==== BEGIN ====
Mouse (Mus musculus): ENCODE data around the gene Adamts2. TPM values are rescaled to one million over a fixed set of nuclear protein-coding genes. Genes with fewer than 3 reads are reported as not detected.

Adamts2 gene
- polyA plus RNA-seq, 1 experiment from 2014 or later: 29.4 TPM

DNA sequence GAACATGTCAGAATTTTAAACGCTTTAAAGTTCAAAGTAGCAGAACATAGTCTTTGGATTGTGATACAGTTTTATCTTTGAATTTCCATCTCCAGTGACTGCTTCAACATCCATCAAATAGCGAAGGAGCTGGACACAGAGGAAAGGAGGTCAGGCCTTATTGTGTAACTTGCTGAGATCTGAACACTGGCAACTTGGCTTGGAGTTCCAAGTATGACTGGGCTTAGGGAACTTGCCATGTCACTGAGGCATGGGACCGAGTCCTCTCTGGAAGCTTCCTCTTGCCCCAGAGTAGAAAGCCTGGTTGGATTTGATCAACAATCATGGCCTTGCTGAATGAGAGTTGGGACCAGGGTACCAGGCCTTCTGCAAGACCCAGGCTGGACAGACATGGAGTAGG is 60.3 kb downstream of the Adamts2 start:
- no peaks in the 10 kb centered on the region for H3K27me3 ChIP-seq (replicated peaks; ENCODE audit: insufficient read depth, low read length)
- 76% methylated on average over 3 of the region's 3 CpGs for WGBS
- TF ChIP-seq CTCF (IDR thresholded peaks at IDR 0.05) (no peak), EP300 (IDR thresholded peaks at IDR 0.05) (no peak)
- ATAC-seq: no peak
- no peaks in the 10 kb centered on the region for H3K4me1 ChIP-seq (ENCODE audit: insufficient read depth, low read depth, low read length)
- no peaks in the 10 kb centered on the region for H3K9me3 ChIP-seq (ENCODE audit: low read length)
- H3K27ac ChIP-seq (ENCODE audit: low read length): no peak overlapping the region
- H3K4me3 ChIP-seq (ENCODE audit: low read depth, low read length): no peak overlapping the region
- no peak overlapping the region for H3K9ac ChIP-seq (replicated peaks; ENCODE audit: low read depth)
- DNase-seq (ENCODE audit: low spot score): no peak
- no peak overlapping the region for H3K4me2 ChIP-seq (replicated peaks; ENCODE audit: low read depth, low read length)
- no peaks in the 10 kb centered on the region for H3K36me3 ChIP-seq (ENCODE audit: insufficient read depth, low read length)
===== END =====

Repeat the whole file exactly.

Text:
Mouse (Mus musculus): ENCODE data around the gene Adamts2. TPM values are rescaled to one million over a fixed set of nuclear protein-coding genes. Genes with fewer than 3 reads are reported as not detected.

Adamts2 gene
- polyA plus RNA-seq, 1 experiment from 2014 or later: 29.4 TPM

DNA sequence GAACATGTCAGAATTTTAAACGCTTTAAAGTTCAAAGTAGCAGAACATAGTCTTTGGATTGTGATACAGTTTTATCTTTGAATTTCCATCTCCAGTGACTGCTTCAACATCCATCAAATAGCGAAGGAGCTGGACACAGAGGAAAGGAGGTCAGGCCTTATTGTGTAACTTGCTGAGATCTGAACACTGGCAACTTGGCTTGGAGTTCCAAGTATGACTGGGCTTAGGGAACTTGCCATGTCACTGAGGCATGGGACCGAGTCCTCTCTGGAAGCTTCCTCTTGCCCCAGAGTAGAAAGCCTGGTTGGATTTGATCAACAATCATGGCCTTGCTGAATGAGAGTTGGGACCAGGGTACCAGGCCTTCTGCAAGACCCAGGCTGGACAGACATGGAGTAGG is 60.3 kb downstream of the Adamts2 start:
- no peaks in the 10 kb centered on the region for H3K27me3 ChIP-seq (replicated peaks; ENCODE audit: insufficient read depth, low read length)
- 76% methylated on average over 3 of the region's 3 CpGs for WGBS
- TF ChIP-seq CTCF (IDR thresholded peaks at IDR 0.05) (no peak), EP300 (IDR thresholded peaks at IDR 0.05) (no peak)
- ATAC-seq: no peak
- no peaks in the 10 kb centered on the region for H3K4me1 ChIP-seq (ENCODE audit: insufficient read depth, low read depth, low read length)
- no peaks in the 10 kb centered on the region for H3K9me3 ChIP-seq (ENCODE audit: low read length)
- H3K27ac ChIP-seq (ENCODE audit: low read length): no peak overlapping the region
- H3K4me3 ChIP-seq (ENCODE audit: low read depth, low read length): no peak overlapping the region
- no peak overlapping the region for H3K9ac ChIP-seq (replicated peaks; ENCODE audit: low read depth)
- DNase-seq (ENCODE audit: low spot score): no peak
- no peak overlapping the region for H3K4me2 ChIP-seq (replicated peaks; ENCODE audit: low read depth, low read length)
- no peaks in the 10 kb centered on the region for H3K36me3 ChIP-seq (ENCODE audit: insufficient read depth, low read length)